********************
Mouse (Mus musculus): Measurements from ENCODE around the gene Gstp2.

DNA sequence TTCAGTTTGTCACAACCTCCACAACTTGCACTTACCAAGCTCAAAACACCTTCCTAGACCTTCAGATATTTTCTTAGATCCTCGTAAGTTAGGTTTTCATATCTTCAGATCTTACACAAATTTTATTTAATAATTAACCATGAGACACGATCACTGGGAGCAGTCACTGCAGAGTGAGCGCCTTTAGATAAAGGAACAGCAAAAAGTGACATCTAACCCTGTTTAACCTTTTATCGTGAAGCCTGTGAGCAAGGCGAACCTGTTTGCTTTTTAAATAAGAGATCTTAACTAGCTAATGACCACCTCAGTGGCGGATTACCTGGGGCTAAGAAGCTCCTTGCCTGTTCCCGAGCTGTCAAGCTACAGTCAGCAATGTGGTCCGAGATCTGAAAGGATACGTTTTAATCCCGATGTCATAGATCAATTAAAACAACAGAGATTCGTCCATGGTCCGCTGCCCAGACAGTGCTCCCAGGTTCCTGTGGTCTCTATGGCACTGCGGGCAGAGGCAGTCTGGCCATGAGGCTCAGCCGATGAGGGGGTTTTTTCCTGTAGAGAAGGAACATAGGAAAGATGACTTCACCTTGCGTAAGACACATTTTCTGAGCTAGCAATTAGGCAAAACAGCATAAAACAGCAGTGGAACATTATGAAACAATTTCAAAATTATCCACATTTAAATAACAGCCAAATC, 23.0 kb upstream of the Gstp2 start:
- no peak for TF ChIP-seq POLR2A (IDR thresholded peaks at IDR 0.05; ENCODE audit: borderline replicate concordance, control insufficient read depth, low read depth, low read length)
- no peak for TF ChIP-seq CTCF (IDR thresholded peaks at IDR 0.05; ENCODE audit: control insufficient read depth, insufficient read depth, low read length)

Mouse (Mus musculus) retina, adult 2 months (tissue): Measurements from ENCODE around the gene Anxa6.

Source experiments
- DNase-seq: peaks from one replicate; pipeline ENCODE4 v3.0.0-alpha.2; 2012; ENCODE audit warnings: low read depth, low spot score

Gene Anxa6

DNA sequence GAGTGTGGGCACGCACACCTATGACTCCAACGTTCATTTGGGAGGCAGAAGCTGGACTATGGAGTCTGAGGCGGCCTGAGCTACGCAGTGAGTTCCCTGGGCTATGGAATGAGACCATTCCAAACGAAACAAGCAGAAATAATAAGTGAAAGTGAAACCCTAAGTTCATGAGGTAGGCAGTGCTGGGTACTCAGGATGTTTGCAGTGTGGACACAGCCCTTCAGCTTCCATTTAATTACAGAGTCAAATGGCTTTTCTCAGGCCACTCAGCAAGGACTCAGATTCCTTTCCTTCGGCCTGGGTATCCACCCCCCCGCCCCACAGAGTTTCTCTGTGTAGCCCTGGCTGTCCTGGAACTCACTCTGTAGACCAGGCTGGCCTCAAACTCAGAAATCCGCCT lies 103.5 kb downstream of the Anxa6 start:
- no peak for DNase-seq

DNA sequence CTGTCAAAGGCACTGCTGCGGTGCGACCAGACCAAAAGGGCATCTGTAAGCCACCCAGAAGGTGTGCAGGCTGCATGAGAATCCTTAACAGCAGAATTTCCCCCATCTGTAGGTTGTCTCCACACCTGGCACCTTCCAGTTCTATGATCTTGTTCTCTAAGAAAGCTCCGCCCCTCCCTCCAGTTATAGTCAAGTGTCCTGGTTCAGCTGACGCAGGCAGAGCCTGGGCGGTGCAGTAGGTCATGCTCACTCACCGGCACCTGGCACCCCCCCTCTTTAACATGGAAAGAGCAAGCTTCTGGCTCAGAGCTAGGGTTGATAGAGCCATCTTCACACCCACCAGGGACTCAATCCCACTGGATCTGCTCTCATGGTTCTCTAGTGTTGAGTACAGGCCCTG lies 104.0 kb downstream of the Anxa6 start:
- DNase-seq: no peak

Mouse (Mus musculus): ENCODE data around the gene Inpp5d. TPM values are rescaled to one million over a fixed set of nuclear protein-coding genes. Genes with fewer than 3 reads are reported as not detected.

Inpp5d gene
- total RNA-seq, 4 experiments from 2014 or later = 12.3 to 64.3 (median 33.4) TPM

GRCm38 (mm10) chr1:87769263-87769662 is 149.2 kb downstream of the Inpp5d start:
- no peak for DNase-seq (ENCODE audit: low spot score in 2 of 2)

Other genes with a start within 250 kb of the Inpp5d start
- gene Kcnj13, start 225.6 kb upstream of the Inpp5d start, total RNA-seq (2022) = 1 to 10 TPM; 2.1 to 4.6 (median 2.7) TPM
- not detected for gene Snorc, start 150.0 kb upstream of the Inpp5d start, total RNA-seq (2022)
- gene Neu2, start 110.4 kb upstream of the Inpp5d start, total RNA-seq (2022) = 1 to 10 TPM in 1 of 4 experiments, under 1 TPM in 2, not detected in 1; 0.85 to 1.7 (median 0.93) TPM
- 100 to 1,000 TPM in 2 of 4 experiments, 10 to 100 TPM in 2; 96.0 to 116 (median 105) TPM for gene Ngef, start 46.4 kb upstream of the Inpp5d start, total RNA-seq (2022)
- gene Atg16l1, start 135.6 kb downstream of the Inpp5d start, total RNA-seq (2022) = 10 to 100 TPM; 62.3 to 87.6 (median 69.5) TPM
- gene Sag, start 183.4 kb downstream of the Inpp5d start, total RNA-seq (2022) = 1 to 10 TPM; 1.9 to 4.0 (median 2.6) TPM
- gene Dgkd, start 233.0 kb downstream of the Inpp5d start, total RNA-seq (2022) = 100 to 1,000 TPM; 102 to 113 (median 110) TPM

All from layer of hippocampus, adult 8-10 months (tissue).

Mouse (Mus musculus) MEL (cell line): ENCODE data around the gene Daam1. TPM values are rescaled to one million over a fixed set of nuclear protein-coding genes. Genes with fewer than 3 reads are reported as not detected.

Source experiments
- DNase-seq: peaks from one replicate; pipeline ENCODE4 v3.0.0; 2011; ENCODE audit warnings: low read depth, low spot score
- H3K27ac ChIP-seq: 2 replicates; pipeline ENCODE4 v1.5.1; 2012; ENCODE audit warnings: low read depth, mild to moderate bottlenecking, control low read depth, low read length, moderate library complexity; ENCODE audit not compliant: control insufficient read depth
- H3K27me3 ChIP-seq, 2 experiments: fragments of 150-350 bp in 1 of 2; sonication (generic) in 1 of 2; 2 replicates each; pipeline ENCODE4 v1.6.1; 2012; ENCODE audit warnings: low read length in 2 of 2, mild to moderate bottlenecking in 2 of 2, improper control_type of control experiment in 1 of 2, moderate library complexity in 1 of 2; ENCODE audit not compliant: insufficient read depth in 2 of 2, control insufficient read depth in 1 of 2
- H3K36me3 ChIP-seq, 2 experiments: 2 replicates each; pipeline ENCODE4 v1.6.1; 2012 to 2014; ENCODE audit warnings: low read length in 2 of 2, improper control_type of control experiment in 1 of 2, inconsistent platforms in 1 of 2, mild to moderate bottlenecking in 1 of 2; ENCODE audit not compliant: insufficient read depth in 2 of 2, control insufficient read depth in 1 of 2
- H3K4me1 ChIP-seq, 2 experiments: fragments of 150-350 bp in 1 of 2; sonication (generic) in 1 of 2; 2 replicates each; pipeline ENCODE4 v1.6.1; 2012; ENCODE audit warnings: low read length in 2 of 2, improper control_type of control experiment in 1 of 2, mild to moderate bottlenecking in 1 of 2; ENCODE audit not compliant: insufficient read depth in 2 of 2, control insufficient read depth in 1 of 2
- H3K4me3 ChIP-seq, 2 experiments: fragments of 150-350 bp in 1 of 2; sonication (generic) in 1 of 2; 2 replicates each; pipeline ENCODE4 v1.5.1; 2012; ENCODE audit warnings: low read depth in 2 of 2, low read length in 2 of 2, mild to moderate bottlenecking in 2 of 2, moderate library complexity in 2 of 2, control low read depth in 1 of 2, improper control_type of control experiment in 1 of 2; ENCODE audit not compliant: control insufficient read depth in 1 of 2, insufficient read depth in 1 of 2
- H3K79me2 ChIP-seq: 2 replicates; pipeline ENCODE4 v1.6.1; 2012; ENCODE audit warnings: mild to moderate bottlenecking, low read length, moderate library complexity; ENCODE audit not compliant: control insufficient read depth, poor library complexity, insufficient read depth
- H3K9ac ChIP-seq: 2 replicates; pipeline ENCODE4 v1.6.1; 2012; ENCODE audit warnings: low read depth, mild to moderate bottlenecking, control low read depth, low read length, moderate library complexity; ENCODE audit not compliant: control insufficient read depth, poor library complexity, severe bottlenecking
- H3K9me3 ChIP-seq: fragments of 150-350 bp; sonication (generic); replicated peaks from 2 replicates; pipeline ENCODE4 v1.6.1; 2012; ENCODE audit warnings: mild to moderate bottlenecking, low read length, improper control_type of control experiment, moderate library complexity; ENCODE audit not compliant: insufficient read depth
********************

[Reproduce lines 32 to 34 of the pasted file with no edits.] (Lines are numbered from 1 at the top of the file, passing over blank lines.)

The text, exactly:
- H3K36me3 ChIP-seq, 2 experiments: 2 replicates each; pipeline ENCODE4 v1.6.1; 2012 to 2014; ENCODE audit warnings: low read length in 2 of 2, improper control_type of control experiment in 1 of 2, inconsistent platforms in 1 of 2, mild to moderate bottlenecking in 1 of 2; ENCODE audit not compliant: insufficient read depth in 2 of 2, control insufficient read depth in 1 of 2
- H3K4me1 ChIP-seq, 2 experiments: fragments of 150-350 bp in 1 of 2; sonication (generic) in 1 of 2; 2 replicates each; pipeline ENCODE4 v1.6.1; 2012; ENCODE audit warnings: low read length in 2 of 2, improper control_type of control experiment in 1 of 2, mild to moderate bottlenecking in 1 of 2; ENCODE audit not compliant: insufficient read depth in 2 of 2, control insufficient read depth in 1 of 2
- H3K4me3 ChIP-seq, 2 experiments: fragments of 150-350 bp in 1 of 2; sonication (generic) in 1 of 2; 2 replicates each; pipeline ENCODE4 v1.5.1; 2012; ENCODE audit warnings: low read depth in 2 of 2, low read length in 2 of 2, mild to moderate bottlenecking in 2 of 2, moderate library complexity in 2 of 2, control low read depth in 1 of 2, improper control_type of control experiment in 1 of 2; ENCODE audit not compliant: control insufficient read depth in 1 of 2, insufficient read depth in 1 of 2